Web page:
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Access to Health Care in America picture of the proportion of preschool children who are routinely immunized. (Centers for Disease Control, Public Health Service) Periodic supplements to the National Health Interview Survey on the topic of preschool immunization status should be continued, pending implementation of a school-based reporting system. (Centers for Disease Control, Public Health Service) Indicator: Incidence of Vaccine-Preventable Childhood Diseases Hospital admissions data and disease surveillance activities should be used more extensively to monitor outbreaks of infectious diseases. (Centers for Disease Control, Public Health Service, Researchers) Surveillance activities of the Centers for Disease Control should be strengthened, and efforts to encourage local reporting should be increased. (Centers for Disease Control, Public Health Service) Efforts to achieve more uniform and more complete reporting of infectious diseases, particularly among minorities, should be continued. (Centers for Disease Control, Public Health Service, States) Research on the relationships among race, barriers to access, and infectious diseases should be encouraged. (Researchers) Objective 3: Early Detection and Diagnosis of Treatable Diseases Indicator: Breast and Cervical Cancer Screening Procedures Surveys of screening services should explore in-depth why women do not seek screening. In particular, the surveys should assess the importance of access barriers, such as cost and lack of insurance coverage, to suboptimal use of screening. (Researchers) The Behavioral Risk Factor Surveillance Survey should include questions on income, insurance status, and regular source of care. The results of these surveys can be relied upon for analysis when data from prevention or cancer supplements to the National Health Information Survey are not available. (Centers for Disease Control, Public Health Service) Indicator: Incidence of Late-Stage Breast and Cervical Cancers States should be encouraged to include in their cancer registries more information on a patient's socioeconomic and insurance status so that the effects of these barriers on access to care can be analyzed. When these data have been collected, they should be incorporated into the Surveillance, Epidemiology, and End Result (SEER) program of the National Cancer Institute.

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Access to Health Care in America A clearinghouse is needed to compile data from all of the nation's tumor registries. (National Cancer Institute, Public Health Service) In the interim, zip code information from birth certificates and census data on income should be linked to assess the importance of income as an access barrier. (Researchers) Research is needed to determine why improvements in the rates of cancer screening among blacks are not reflected in improvements in early diagnosis, mortality rates, and survival compared with rates for whites. (Researchers) Objective 4: Reducing the Effects of Chronic Diseases and Prolonging Life Indicator: Continuing Care for Chronic Diseases A longitudinal survey of individuals with chronic diseases should be conducted. (National Center for Health Statistics) In the interim the National Health Interview Survey should incorporate questions about access either in its disease-specific supplements or in the core portion of the survey. (National Center for Health Statistics, Public Health Service) Indicator: High-Cost Discretionary Care The reasons some groups fail to use discretionary medical procedures need further attention. Resource barriers, patient and physician attitudes, and over- and underutilization of services need to be taken into account, along with financial barriers, if this indicator is to be correctly interpreted. (Health Care Financing Administration, Researchers) Additional referral-sensitive procedures should be explored to determine whether they might be added to the basic list. (Researchers) Indicator: Avoidable Hospitalization for Chronic Diseases All states should require hospitals to maintain discharge data bases. States should explore the feasibility of incorporating income data and information to help determine severity of illness on the hospital discharge record. (Researchers) Studies are needed on the dynamics of patient care-seeking behavior. These studies should focus on ambulatory-care-sensitive conditions and physician admitting practices. The results of such research would be useful for interpreting differences in admission rates among groups and the relative contributions of various access barriers to delayed or poor-quality care. (Researchers)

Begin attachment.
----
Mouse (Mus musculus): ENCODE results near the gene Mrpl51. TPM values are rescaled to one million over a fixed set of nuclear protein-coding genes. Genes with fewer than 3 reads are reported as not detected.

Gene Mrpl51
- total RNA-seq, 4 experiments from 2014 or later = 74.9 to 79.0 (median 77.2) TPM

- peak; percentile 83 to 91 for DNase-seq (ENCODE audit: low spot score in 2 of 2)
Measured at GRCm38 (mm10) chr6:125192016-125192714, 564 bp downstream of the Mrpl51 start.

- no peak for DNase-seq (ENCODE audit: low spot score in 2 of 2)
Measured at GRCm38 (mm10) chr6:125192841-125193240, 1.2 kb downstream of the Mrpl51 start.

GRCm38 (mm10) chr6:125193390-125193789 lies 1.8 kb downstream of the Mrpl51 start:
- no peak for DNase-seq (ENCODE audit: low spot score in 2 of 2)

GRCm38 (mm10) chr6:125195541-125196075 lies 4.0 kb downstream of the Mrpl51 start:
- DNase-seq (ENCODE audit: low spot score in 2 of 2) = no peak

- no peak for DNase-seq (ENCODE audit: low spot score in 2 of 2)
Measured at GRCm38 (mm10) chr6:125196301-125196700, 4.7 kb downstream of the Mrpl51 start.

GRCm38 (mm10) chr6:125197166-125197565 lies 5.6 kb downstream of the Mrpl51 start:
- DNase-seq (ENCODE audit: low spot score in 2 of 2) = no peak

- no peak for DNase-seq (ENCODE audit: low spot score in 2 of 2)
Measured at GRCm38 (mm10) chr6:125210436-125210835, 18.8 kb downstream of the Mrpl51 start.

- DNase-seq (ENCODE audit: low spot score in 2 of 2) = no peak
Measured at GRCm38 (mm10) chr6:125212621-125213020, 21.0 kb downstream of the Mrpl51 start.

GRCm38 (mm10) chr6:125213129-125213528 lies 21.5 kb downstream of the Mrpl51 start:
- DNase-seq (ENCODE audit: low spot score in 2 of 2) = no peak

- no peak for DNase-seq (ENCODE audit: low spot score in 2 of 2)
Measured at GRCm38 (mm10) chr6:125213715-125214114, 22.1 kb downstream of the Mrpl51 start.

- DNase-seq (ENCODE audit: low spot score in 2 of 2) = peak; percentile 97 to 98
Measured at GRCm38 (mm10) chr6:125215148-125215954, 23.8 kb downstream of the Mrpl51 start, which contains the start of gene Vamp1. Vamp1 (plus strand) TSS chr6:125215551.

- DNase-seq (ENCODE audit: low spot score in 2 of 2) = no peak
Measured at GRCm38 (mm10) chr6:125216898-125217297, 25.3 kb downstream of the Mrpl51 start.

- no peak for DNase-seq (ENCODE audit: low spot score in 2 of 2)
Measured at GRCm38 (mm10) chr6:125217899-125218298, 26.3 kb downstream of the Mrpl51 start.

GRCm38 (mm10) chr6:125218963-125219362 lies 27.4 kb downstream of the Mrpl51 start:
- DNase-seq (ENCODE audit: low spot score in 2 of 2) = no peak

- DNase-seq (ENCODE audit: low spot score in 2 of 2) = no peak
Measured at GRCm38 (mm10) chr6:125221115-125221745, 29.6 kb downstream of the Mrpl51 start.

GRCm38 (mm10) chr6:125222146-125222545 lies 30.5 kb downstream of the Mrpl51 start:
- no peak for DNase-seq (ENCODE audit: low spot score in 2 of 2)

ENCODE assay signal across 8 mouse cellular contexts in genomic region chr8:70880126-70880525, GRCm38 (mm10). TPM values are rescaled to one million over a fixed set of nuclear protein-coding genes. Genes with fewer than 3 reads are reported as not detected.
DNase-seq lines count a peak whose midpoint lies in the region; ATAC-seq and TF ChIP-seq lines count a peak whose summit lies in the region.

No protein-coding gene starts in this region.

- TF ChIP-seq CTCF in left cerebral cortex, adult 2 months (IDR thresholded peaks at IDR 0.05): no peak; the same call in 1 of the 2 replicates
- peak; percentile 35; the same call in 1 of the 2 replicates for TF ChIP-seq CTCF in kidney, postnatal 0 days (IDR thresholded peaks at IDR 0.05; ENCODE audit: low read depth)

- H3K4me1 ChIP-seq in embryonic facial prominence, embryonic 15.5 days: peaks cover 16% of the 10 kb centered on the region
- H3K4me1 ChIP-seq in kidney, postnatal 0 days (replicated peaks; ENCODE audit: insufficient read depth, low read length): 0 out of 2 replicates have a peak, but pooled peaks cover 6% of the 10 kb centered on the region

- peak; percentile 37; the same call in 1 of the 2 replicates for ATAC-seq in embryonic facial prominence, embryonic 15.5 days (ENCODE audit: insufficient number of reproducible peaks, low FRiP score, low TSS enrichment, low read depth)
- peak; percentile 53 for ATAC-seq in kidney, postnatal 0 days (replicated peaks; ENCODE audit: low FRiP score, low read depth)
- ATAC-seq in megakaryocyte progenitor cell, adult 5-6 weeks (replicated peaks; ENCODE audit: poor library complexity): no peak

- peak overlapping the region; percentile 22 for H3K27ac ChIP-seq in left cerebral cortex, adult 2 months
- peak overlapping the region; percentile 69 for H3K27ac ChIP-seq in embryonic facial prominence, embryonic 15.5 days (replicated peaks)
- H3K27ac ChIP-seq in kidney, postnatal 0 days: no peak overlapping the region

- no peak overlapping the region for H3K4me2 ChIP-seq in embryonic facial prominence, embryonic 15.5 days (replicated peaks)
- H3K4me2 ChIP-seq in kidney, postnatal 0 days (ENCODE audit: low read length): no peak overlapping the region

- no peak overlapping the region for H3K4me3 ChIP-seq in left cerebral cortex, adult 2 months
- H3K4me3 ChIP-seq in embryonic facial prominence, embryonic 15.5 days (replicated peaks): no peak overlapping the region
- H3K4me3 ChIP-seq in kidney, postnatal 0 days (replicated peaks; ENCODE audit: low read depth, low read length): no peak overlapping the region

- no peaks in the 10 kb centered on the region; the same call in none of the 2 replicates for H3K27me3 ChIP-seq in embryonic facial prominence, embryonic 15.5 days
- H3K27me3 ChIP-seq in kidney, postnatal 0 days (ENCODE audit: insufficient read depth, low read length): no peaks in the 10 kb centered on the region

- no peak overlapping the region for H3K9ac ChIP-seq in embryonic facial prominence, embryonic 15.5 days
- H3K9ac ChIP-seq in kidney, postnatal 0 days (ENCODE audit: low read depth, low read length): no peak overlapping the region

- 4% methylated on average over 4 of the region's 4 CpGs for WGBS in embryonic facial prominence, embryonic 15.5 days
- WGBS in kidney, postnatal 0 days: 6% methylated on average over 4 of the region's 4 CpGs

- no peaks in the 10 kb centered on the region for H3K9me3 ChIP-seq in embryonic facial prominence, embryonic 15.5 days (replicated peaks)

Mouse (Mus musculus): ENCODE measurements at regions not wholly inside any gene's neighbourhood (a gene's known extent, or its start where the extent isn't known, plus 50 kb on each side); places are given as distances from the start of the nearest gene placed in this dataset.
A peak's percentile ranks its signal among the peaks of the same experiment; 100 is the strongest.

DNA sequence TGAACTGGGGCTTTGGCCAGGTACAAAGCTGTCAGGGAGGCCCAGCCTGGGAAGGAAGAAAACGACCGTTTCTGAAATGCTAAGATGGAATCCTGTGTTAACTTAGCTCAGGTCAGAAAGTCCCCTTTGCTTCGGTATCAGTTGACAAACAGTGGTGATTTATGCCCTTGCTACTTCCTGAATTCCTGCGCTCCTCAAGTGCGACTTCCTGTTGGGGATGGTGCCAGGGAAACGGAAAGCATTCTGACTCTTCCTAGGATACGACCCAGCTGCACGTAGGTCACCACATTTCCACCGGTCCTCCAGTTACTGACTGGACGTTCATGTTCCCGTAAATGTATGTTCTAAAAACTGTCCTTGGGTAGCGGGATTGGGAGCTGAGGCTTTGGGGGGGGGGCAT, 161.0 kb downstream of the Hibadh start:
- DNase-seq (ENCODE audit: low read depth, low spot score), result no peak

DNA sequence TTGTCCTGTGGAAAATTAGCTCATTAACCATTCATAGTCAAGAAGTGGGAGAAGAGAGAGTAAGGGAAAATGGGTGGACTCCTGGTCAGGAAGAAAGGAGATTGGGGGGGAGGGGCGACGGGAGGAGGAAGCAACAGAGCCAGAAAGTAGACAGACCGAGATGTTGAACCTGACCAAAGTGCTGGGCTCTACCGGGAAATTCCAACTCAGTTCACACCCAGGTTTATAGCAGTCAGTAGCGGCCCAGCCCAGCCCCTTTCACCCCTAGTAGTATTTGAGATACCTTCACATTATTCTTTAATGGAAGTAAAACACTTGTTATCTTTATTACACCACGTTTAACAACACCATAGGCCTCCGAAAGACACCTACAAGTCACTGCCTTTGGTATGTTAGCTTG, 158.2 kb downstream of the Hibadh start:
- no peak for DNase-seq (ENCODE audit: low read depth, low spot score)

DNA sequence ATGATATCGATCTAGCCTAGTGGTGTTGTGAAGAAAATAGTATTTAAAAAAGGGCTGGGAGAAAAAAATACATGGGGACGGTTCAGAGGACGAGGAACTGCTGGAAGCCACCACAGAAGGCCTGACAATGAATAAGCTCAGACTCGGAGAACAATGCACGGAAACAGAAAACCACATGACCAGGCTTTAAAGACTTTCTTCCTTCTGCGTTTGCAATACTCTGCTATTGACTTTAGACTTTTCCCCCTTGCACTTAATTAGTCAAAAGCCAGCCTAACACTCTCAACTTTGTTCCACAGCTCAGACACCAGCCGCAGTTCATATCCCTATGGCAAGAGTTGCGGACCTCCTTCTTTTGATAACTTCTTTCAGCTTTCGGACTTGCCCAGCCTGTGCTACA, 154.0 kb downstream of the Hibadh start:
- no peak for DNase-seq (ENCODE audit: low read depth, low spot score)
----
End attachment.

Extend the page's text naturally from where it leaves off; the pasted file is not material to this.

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Access to Health Care in America Indicator: Access-Related Excess Mortality The committee has demonstrated the potential of applying risk adjustments to mortality data to better understand the contribution of access problems to premature mortality. Further work is needed to develop models that can produce a more refined measure of access-related mortality. In addition, these models should be used to consider not only blacks but also other relevant population groups, such as other racial/ethnic groups and low-income populations. (Centers for Disease Control, Researchers) Improved models will require better and more up-to-date data on the mortality risks of various populations. In addition to continued epidemiological follow-up surveys, there is a need to determine whether useful information could be extracted from routine surveys, such as the National Health Interview Survey. (National Center for Health Statistics) Objective 5: Reducing Morbidity and Pain through Timely and Appropriate Treatment Indicator: Acute Medical Care The National Center for Health Statistics should explore methods that can be used to improve our understanding of what constitutes timely and appropriate use of physician services during episodes of acute illness. Indicator: Dental Services The National Health Interview Survey's supplements on dental services should gather more detailed information about income- and insurance-related barriers to care. The surveys should also distinguish more fully among the broad classes of procedures performed. (National Center for Health Statistics) Indicator: Avoidable Hospitalization for Acute Conditions Research should focus on factors that lead to the hospitalization of people with acute diseases. Surveys of patients and admitting physicians, both in the emergency room and in inpatient settings, are needed. (Researchers) REFERENCE DeNeufville, J. I. 1975. Social Indicators and Public Policy. New York: Elsevier.